2.3. Secretion of S100 Proteins

Little is known about the mechanisms that mediate the secretion of S100 proteins. The S100 proteins lack a leader sequence and are not secreted via the classical Golgi pathway. The secretion of S100 proteins appears to occur either passively upon cell necrosis or actively following cell activation. Several S100 proteins undergo secretion following stimulation by particular cell activators, such as serotonin-receptor agonists [42], antidepressants, glutamate, adenosine, IL-1β [43], lysophosphatidic acid, and changes in extracellular Ca2+ and K+ levels [44]. Some S100 proteins have affinities to lipid structures that may allow them to translocation across the plasma membrane following cell stress or activation [45]. Equally, S100 proteins can interact with phospholipid-binding proteins, such as S100A10 binding to Annexin A2 [46], to induce exocytosis of intracellular S100 proteins to the extracellular domain. S100 protein members, S100A8/S100A9, may be released from necrotic myeloid cells or actively secreted following translocation to the membrane, utilizing an intact microtubule network and PKC activation [47]. Oxidative stress can induce the release of S100 proteins from several cells. S100A8/S100A9 could be released neutrophil extracellular traps (NETs). Therefore, S100 proteins may be readily secreted within the lungs. Expression levels and plasma or BALF levels of several S100 proteins are observed to be altered in the lungs of several pulmonary diseases, as outlined in Section 3 and Table 1.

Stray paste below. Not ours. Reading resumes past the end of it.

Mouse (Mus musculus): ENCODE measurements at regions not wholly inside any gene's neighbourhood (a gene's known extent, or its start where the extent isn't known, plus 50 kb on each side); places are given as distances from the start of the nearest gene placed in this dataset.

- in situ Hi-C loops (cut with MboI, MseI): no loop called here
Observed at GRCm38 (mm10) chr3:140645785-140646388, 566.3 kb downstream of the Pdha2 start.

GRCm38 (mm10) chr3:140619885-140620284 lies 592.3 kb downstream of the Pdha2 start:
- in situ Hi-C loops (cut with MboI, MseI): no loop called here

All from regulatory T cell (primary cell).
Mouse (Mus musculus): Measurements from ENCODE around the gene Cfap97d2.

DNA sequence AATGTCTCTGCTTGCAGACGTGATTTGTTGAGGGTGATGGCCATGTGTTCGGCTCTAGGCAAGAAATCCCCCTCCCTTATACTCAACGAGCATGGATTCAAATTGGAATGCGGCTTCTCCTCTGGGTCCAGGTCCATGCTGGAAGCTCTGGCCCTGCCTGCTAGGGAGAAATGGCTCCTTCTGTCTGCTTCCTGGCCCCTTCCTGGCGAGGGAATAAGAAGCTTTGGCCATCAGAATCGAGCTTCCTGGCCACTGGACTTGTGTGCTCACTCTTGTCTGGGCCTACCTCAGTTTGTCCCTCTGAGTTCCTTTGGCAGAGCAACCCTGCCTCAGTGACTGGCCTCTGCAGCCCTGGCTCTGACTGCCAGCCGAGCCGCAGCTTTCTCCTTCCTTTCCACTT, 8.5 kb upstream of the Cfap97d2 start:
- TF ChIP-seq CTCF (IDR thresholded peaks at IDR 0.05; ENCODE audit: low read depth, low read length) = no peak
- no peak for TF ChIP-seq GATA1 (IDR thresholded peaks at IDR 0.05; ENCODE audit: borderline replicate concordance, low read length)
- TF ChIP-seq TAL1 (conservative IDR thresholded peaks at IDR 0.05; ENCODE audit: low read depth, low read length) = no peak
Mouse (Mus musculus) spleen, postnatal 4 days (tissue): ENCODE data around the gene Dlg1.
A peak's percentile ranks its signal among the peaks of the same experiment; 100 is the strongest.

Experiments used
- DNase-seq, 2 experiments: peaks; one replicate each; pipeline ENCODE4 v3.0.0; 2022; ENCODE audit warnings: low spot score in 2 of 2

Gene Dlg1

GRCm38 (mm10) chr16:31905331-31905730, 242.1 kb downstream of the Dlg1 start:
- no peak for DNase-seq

2.4. S100 Protein Receptors and Targets